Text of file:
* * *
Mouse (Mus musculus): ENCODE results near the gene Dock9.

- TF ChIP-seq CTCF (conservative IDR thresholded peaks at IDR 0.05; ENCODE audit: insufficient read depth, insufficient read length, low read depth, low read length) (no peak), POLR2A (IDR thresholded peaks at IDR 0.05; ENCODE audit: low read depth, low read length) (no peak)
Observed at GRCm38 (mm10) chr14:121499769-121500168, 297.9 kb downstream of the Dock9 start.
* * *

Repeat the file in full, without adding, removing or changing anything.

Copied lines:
Mouse (Mus musculus): ENCODE results near the gene Dock9.

- TF ChIP-seq CTCF (conservative IDR thresholded peaks at IDR 0.05; ENCODE audit: insufficient read depth, insufficient read length, low read depth, low read length) (no peak), POLR2A (IDR thresholded peaks at IDR 0.05; ENCODE audit: low read depth, low read length) (no peak)
Observed at GRCm38 (mm10) chr14:121499769-121500168, 297.9 kb downstream of the Dock9 start.